My scholarly interests are in various aspects of the higher educational enterprise in science.
I’ve done some survey research to identify a common curriculum among introductory genetics courses in Canada.
Haffie, T.L., Reitmeier, Y.M. and Walden, D.B. 2000. Characterization of university level introductory genetics courses in Canada. Genome 43:152-159.
Since the mid-2000’s I have been active locally, nationally, and internationally in the promotion of audience response technologies (“clickers”) into higher ed classrooms.
Haffie, T.L. 2010. Broadcollecting: Using personal response technology to transform classroom interaction. In The Dynamic Classroom: Engaging Students in Higher Education, Catherine Black ed. Atwood, Madison, WI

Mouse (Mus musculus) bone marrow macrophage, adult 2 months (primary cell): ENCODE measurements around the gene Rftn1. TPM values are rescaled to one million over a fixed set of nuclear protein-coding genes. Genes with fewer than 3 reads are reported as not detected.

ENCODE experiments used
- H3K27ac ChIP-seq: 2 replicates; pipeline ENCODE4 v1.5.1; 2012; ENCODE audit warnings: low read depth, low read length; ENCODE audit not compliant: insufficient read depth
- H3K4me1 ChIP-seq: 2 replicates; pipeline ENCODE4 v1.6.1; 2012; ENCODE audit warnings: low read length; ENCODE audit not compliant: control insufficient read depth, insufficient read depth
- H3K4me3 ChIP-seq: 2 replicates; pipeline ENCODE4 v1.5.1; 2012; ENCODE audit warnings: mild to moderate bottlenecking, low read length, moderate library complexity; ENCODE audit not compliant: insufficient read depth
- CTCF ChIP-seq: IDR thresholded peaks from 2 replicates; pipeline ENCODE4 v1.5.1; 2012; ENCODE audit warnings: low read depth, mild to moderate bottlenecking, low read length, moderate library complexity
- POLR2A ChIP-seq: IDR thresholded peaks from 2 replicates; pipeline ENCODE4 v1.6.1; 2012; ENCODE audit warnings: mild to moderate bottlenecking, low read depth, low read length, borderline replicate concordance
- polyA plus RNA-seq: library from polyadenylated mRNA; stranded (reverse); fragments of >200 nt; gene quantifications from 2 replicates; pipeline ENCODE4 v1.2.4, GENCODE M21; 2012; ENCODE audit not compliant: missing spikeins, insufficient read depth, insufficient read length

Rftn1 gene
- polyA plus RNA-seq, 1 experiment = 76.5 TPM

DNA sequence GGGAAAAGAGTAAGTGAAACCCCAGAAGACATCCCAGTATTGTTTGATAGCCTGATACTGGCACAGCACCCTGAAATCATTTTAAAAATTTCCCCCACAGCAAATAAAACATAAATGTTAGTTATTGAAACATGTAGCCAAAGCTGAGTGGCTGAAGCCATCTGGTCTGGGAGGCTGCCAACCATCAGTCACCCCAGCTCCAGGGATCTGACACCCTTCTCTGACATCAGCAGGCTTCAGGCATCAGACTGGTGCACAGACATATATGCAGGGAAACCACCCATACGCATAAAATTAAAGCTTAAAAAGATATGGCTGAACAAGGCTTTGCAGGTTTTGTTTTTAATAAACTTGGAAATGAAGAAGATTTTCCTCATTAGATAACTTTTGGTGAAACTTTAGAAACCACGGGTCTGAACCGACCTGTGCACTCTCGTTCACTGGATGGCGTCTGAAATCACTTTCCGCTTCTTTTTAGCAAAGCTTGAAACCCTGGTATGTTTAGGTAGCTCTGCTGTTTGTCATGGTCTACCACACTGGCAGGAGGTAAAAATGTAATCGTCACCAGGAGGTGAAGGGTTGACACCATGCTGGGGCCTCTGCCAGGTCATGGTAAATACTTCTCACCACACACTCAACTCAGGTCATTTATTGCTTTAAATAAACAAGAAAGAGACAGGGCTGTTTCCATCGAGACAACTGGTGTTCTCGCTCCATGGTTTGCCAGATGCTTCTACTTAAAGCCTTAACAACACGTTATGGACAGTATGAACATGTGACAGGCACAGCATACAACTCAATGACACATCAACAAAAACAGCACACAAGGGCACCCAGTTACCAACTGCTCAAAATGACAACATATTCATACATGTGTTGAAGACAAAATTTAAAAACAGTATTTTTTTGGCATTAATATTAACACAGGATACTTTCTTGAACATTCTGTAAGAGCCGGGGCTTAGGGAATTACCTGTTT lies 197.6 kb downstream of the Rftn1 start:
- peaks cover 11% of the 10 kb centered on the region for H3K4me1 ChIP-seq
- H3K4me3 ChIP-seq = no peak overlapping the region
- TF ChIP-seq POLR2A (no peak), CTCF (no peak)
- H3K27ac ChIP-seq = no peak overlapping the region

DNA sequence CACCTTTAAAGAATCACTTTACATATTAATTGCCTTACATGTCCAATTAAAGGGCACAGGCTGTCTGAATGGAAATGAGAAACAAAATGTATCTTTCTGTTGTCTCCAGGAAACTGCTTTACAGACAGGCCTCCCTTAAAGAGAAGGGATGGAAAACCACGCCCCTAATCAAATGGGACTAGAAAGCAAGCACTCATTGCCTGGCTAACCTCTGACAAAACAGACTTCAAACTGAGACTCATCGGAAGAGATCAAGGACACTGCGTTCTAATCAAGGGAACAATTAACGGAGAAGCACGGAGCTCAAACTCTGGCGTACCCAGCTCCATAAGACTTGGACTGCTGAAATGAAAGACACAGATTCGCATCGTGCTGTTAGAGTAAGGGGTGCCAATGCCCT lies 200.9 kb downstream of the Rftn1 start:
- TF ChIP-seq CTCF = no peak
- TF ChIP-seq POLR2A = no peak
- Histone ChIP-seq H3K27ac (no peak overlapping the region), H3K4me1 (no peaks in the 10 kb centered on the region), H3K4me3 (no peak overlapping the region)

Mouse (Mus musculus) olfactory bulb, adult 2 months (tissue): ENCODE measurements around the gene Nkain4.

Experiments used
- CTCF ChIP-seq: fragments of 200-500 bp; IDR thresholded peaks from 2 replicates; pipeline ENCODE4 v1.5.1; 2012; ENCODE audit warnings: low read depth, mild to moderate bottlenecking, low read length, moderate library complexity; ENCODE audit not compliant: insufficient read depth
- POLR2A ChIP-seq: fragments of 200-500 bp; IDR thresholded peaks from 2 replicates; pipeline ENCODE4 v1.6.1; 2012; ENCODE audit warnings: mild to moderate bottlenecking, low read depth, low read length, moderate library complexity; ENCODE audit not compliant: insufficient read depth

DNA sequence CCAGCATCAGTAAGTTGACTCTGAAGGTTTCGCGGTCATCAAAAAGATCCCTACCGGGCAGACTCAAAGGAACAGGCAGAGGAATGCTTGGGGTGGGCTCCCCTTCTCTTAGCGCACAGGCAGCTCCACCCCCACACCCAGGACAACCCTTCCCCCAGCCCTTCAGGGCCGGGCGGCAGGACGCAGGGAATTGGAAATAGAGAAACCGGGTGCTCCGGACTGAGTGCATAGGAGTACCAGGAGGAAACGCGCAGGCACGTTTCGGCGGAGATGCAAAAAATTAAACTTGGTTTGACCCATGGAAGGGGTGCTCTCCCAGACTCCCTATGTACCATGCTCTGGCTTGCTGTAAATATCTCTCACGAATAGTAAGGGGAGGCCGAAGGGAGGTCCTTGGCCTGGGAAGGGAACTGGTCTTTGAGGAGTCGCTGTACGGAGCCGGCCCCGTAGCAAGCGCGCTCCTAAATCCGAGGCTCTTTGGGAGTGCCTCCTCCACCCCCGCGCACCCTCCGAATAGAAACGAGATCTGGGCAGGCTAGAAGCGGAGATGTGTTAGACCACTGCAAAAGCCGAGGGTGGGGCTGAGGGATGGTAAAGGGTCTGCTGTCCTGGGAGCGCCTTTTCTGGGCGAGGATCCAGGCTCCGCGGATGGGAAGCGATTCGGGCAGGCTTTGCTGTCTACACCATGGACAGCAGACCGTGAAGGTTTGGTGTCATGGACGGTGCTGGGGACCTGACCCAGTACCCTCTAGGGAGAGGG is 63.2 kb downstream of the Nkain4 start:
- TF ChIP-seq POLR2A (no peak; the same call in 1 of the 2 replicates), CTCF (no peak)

I’ve collaborated with colleagues in the Teaching Support Center to investigate some of the effects of using clickers in class.
Dawson, D.L., Meadows, K.N. and T. Haffie. 2010. The Effect of Performance Feedback on Student Help-Seeking and Learning Strategy Use: Do Clickers Make a Difference? Canadian Journal for the Scholarship of Teaching and Learning. 1 (1)
I’ve also coordinated a HEQCO-funded intervention in first year biology to study the impact of a new tutorial curriculum on student engagement and biological literacy.
Outside of Western I am a founding member and continuing contributor to the community of practice know as oCUBE (Ontario Consortium of Undergraduate Biology Educators).
Kajiura, L., Smit, J., Montpetit, C., Kelly, T., French, M. and Haffie, T. 2013 Inter-Institutional Knowledge Mobilization: The Ontario Consortium of Undergraduate Biology Educators Model, Society of Teaching and Learning in Higher Education (STLHE) Annual Meeting, Sydney, NS, June